Keeping History Alive
(Chicago Illinois US)
Chess began some two thousand years ago and was well established in India by the sixth century. The game was distinguished by its differently shaped pieces that have different powers. These characters initially represented military divisions and evolved into the contemporary pieces as the game entered Persia, Russia and Europe.
The Thai version of chess is called Makruk. It is unique in several ways. First, its evolution puts it close to the original Chinese and Indian versions of the game. Secondly, more Thai people play chess in their small country (some 2,000,000) than would be found proportionally elsewhere. Other countries have many fewer chess players today. The Makruk style game is more strategic than the Western Chess according to Kramnik a former World Chess Champ.
Because so many people in Thailand engage in this activity they serve historians by maintaining a living record of a century’s old establishment. Given the strategic training citizens receive from Makruk, it is no wonder that Thailand was never colonized since it was founded in 1238. The feel of pomp and circumstance with the game pieces makes them comfortable with kingly behaviors. Thailand has a constitutional monarchy form of government where King Phumiphon Adunyadet was crowned in June 1946. The 2007 constitution provides for the election of a prime minister who is limited to two four year terms.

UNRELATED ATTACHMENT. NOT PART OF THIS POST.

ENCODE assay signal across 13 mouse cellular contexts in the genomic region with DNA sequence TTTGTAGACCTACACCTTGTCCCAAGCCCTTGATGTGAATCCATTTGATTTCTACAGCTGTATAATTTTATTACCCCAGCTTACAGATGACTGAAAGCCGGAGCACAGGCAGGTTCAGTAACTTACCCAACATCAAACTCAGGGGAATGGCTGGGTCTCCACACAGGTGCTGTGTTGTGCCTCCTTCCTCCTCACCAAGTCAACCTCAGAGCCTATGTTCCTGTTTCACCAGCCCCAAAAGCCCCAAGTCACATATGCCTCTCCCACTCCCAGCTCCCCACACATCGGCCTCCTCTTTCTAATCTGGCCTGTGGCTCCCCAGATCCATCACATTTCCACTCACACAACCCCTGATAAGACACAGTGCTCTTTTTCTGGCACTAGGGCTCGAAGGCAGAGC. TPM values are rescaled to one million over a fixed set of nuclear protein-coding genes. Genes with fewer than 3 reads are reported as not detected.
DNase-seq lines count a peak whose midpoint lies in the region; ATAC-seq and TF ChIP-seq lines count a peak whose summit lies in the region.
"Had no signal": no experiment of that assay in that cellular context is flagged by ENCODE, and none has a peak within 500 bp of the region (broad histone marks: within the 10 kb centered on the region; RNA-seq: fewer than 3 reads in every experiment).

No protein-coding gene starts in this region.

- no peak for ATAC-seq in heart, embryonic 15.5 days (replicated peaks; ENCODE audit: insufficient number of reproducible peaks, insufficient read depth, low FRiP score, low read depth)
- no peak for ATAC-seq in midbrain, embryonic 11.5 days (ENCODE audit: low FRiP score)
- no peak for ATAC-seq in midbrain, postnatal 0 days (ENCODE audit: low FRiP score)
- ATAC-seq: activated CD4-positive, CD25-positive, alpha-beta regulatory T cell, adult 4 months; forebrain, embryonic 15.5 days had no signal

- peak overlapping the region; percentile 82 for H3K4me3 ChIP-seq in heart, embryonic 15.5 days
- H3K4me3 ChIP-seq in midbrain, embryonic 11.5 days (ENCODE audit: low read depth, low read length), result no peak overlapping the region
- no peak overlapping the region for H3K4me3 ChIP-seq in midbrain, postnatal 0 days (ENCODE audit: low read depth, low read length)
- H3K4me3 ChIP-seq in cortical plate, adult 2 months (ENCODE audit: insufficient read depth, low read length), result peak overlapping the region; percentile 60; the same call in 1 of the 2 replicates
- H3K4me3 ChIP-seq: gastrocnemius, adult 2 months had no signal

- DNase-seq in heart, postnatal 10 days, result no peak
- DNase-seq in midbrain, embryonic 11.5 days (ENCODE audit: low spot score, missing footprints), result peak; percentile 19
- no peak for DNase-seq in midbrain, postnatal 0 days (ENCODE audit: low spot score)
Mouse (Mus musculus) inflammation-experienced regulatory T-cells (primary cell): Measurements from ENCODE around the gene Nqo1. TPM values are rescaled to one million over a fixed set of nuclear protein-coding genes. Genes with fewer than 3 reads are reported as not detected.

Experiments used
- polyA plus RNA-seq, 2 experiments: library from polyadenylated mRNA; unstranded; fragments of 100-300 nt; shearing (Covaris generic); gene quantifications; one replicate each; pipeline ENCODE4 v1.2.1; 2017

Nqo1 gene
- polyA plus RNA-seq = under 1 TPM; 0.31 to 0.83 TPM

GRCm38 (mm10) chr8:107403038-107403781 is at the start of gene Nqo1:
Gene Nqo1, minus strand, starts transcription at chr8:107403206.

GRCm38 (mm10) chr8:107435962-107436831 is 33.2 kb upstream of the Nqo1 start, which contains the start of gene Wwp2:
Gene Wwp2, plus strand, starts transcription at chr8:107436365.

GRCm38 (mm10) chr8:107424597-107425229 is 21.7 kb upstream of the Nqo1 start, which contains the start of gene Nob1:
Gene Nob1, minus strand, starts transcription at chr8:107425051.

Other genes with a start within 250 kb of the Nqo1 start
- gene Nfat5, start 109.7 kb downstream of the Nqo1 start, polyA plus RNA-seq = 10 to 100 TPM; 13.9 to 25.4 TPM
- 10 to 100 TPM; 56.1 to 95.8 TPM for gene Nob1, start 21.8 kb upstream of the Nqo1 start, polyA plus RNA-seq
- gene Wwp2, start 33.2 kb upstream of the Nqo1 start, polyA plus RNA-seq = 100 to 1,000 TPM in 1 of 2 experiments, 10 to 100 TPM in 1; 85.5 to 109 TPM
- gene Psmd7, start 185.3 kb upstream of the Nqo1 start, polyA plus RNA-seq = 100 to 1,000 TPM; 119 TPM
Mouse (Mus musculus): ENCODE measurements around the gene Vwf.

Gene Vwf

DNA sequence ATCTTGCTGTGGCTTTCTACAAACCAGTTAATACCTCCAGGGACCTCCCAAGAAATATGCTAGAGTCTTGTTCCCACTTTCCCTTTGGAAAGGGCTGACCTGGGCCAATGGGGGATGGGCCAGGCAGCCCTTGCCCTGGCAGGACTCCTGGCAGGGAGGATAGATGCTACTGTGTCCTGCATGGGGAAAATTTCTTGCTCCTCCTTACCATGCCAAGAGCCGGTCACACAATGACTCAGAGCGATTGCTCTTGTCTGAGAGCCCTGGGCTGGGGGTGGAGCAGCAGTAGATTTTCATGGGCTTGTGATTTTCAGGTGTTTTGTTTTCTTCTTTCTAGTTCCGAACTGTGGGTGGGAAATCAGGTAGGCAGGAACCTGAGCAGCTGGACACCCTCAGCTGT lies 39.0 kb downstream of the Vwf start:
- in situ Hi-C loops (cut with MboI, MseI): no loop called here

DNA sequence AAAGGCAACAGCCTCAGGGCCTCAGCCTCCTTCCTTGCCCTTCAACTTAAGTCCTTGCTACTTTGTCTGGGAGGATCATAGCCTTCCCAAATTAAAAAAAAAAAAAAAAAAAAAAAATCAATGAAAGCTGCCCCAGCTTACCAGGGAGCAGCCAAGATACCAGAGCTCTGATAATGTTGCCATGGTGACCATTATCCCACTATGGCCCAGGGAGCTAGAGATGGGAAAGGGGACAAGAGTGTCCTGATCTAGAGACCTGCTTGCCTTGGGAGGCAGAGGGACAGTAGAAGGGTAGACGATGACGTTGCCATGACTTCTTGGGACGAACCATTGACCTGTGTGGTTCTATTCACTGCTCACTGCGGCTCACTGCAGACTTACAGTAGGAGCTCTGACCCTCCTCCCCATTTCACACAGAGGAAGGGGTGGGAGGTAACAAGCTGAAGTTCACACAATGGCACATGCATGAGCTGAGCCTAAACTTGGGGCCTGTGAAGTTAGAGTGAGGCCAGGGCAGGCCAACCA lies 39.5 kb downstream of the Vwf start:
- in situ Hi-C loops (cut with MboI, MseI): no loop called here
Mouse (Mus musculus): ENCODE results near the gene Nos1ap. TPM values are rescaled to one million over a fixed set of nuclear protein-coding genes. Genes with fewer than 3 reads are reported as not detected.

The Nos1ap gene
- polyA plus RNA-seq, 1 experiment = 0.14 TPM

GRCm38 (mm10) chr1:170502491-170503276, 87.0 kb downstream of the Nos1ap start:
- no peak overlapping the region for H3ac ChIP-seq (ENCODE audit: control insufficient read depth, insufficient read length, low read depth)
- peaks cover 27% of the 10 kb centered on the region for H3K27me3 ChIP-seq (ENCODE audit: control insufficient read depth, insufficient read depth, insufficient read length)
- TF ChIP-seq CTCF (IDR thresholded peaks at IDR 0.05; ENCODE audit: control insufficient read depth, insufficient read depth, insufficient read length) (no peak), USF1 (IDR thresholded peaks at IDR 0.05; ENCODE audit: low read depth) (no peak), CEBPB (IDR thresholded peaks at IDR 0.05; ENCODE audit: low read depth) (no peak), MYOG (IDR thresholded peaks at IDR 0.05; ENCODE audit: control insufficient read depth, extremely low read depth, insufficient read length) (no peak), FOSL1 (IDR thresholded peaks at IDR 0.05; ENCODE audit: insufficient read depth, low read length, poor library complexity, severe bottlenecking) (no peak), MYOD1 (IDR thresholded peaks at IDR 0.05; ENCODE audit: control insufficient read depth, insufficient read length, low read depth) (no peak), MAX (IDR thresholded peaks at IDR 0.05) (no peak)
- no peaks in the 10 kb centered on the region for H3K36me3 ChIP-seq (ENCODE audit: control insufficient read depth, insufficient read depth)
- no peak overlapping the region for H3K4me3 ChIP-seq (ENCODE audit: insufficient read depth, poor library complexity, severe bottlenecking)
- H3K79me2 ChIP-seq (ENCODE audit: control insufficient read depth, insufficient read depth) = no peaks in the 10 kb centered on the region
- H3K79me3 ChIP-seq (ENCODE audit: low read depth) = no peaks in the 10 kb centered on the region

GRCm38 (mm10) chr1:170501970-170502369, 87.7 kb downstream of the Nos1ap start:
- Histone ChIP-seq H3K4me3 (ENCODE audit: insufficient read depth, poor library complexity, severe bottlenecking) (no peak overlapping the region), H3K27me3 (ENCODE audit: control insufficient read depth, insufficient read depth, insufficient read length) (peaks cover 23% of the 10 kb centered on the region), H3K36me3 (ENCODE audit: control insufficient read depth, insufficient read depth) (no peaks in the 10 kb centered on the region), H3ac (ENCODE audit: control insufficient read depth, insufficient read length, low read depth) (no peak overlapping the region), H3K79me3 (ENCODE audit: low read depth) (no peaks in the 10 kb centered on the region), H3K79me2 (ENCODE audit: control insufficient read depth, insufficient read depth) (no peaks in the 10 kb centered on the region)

Familiar with military order, all young people do serve in the military for two years at 21 years, they may volunteer earlier if they wish. Only a third of the population live in Bangock the main city so the country remains primarily rural where board games can bind families and communities in ways technology has yet to do. Economically Thailand has a steady growth rate and their literacy rate is over 90%.
While the Thai have served historians by maintaining this living history of Makruk, their government, military and economic structures benefit from this early and sustained exposure to strategic thinking.
Click here to post comments
Join in and write your own page! It's easy to do. How? Simply click here to return to Footprint of Makruk in Thailand.